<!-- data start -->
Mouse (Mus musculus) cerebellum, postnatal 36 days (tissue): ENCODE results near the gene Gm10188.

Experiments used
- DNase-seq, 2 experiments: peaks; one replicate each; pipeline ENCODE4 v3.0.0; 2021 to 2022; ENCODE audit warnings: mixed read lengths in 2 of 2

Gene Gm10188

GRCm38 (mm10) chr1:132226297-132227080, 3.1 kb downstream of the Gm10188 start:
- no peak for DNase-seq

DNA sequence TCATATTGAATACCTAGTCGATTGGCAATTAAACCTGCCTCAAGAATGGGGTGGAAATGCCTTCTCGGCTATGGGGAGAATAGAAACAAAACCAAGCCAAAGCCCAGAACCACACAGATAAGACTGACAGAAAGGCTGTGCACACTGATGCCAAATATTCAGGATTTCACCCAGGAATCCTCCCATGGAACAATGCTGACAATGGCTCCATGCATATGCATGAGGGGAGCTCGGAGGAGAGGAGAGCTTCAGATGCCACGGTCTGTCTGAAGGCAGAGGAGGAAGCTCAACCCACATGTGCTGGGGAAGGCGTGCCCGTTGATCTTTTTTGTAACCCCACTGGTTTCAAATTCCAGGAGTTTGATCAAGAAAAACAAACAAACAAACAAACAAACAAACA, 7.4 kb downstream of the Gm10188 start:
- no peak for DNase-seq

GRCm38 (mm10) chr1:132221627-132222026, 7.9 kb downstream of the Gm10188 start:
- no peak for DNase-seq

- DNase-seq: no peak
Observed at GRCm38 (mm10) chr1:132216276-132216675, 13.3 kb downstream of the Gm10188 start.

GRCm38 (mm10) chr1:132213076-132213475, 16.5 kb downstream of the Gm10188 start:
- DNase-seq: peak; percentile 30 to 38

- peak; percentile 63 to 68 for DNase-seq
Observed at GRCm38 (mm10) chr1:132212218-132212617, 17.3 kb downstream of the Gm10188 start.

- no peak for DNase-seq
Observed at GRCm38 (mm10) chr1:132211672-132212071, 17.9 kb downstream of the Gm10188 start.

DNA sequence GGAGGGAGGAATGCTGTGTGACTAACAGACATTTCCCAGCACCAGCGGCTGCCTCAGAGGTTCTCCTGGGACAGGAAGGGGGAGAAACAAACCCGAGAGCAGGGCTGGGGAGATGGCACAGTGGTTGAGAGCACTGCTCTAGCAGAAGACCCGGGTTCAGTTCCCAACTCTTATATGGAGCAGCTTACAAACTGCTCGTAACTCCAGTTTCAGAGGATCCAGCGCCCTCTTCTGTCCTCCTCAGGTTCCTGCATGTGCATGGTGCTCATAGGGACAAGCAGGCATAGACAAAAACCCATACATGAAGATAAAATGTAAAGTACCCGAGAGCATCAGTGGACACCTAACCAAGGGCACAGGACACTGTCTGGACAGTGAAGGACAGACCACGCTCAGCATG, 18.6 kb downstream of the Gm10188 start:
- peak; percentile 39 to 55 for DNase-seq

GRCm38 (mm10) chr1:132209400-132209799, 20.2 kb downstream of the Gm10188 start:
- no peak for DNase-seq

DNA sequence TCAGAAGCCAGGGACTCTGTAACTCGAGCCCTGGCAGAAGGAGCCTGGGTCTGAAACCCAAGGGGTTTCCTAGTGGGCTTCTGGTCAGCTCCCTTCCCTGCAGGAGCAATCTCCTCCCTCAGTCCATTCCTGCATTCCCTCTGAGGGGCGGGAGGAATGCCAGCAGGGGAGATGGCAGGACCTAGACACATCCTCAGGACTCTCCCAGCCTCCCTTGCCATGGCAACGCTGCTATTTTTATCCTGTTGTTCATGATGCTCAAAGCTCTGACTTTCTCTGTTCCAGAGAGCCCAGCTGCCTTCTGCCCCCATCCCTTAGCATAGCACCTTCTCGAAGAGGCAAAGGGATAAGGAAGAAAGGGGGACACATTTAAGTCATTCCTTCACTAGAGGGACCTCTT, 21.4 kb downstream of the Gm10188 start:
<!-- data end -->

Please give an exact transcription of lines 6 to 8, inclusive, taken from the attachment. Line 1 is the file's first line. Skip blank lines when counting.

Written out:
- no peak for DNase-seq

DNA sequence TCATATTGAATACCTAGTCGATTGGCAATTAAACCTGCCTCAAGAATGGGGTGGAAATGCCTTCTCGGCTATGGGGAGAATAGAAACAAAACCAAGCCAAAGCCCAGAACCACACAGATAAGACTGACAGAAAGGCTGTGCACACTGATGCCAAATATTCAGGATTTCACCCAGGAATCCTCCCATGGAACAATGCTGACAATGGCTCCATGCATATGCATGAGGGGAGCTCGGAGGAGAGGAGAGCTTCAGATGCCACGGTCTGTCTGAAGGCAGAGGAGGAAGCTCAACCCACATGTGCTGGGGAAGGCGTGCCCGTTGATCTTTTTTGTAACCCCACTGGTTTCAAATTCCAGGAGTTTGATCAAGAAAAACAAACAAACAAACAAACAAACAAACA, 7.4 kb downstream of the Gm10188 start:
- no peak for DNase-seq